About 18 months ago I wrote about the Dunn Patent / Process or otherwise known as Dunn Wire-cut Lug Brick.

“Mr. Frank B. Dunn, of Conneaut, Ohio, who is visiting his brother-in-law, Wilbur E. Wilson, and family has invented a simple method of making a lug on a wire-cut brick, that promises to revolutionize the paving brick industry in this country. One of Mr. Dunn’s machines has been recently installed in the Corry Brick & Tile Co.’s plant in this city, and works to perfection. For the information of those not familiar with the subject, it may be stated that for street paving it is desirable to leave a little space between the bricks in order that the filler may form a bond. This is accomplished by means of a couple of lugs or ribs on the side of the brick. Heretofore, in order to put a lug on the bricks it has been necessary to repress them, adding to the cost of production and not improving the quality, only in appearance. Mr. Dunn’s invention, by a simple device, cuts the lugs on the brick in the first place, doing away with repressing.”—Corry, Pa., Journal Circa 1909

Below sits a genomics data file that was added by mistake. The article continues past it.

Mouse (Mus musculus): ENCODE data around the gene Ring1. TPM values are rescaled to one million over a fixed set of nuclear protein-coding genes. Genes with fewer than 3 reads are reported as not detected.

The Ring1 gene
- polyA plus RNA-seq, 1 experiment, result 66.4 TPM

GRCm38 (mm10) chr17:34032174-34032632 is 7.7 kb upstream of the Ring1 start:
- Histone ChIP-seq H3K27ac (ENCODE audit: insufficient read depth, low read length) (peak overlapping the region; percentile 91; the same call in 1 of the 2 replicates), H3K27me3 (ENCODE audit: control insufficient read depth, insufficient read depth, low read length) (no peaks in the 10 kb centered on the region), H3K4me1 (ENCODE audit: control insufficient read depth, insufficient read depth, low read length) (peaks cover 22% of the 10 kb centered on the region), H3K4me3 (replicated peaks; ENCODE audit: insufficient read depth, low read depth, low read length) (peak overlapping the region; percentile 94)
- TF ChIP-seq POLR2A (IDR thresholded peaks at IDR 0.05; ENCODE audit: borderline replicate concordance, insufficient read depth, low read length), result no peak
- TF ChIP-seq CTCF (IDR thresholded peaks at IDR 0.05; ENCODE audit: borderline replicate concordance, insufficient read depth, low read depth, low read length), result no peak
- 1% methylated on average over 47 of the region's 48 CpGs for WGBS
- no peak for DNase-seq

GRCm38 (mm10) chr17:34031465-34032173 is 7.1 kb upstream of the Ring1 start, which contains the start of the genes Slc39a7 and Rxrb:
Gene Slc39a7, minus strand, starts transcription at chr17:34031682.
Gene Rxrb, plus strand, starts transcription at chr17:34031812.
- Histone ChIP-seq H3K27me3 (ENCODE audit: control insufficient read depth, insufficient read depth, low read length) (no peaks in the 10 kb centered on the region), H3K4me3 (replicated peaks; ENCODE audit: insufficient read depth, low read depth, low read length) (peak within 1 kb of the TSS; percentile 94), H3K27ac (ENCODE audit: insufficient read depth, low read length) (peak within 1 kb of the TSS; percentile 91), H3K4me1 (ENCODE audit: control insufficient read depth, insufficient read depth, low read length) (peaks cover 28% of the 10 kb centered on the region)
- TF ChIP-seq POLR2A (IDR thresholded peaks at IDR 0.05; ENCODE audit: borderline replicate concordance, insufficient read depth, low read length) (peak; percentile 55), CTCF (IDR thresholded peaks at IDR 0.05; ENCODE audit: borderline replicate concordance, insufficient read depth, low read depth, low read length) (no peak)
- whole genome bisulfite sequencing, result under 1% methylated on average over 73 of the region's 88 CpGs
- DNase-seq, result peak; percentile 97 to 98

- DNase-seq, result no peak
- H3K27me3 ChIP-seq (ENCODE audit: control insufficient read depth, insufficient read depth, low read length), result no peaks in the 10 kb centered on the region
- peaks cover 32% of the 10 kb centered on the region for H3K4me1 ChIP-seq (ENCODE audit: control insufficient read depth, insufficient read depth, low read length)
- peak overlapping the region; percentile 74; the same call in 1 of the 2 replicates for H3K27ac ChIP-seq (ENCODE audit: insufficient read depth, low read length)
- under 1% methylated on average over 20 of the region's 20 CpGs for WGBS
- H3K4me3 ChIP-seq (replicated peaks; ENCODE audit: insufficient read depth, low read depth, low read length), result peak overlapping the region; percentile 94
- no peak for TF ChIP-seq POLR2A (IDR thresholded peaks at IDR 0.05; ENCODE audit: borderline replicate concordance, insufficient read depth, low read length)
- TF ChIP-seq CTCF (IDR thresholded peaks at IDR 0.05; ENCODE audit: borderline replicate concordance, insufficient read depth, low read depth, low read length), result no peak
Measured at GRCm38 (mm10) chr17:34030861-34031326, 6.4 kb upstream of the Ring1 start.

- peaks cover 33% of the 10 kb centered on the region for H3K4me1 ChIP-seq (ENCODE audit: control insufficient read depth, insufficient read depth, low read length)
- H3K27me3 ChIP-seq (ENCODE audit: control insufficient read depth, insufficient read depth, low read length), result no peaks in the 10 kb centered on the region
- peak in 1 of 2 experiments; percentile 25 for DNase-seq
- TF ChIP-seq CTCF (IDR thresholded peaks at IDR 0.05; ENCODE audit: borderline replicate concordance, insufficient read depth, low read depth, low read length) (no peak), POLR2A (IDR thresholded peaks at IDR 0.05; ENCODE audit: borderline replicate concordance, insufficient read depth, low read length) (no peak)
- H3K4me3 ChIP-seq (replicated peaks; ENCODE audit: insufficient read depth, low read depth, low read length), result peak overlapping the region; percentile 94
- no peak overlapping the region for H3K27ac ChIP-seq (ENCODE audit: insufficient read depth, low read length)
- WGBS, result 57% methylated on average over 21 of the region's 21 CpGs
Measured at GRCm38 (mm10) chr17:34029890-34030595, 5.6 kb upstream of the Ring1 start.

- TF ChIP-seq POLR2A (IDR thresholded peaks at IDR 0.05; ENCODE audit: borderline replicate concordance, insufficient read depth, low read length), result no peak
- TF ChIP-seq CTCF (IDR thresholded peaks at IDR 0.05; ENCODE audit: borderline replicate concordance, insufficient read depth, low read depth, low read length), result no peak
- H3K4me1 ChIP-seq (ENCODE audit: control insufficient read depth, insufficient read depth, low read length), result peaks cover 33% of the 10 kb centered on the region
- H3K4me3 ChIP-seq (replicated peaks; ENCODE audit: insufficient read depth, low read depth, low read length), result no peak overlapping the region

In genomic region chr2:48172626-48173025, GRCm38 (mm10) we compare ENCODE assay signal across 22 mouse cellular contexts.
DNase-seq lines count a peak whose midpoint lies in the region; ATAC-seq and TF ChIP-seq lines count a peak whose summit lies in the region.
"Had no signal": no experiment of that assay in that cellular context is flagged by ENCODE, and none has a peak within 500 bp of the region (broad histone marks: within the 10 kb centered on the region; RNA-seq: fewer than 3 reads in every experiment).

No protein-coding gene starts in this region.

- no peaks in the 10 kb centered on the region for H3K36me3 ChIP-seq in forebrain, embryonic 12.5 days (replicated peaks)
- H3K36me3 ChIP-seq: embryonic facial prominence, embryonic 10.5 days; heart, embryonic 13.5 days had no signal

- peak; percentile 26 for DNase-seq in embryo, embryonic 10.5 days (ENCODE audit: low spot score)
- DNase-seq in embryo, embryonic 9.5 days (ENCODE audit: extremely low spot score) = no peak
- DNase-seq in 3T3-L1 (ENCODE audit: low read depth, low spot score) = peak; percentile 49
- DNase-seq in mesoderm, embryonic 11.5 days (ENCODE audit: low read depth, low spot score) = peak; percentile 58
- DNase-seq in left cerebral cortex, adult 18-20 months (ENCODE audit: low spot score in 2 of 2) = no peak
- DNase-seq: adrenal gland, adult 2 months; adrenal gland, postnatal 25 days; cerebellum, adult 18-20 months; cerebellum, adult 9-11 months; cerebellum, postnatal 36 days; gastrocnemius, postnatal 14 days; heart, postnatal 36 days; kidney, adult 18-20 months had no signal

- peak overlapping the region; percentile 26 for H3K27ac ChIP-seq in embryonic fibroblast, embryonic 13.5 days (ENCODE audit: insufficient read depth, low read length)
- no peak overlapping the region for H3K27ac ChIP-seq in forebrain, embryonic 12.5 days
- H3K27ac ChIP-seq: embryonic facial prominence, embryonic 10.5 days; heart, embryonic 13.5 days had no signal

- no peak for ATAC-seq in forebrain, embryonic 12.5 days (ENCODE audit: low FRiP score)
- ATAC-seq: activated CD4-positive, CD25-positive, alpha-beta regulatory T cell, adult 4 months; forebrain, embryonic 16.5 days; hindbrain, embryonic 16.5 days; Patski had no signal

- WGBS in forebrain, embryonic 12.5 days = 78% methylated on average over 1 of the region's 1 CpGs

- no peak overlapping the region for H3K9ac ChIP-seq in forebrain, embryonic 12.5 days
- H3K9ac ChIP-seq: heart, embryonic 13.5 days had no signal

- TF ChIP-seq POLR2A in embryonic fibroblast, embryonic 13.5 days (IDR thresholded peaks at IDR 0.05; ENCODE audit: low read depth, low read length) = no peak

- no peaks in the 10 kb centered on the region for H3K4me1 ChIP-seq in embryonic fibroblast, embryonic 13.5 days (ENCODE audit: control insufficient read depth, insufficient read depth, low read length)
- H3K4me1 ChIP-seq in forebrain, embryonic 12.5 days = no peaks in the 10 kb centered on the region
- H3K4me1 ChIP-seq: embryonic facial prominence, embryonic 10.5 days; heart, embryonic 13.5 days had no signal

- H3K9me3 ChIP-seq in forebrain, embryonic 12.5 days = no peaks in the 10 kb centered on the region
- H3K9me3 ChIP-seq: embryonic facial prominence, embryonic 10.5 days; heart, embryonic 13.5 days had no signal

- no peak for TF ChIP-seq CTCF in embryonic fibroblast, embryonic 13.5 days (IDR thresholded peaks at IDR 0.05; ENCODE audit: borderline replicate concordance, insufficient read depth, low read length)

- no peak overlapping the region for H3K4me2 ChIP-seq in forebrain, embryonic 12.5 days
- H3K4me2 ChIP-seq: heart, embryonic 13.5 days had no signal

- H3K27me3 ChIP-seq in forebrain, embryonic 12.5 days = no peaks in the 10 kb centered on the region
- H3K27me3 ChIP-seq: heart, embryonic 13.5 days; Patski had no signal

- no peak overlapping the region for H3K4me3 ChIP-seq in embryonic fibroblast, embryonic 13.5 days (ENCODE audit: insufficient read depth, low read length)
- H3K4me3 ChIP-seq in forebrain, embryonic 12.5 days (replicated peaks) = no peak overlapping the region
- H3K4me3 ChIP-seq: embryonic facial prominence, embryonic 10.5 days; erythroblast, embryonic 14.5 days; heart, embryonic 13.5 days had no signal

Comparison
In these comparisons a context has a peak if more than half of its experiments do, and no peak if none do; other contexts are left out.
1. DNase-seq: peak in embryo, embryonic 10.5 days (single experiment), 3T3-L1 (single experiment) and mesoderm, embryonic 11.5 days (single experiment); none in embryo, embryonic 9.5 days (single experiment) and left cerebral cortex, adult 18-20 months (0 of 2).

I recently found two very good (and much better) examples of a Hocking Block and Brick using this process. For the background on the Dunn process and it’s patent, read below.

Read this link -> Dunn Patent. If you google “Dunn Wire Cut Lug Brick Hocking” you will pull up all kinds of information on Google books from trade magazines from the early 1900s.

Shown below are the two new examples I have.


Notice a couple interesting features on both examples.

First we have the round indentations that are about the size of 1/2 of a nickel


And we have the square shaped lugs of the sides of the brick and the front of the brick integrated with the trade stamp and round indentations.



And below I have a shot which shows the distinctive features of this brick.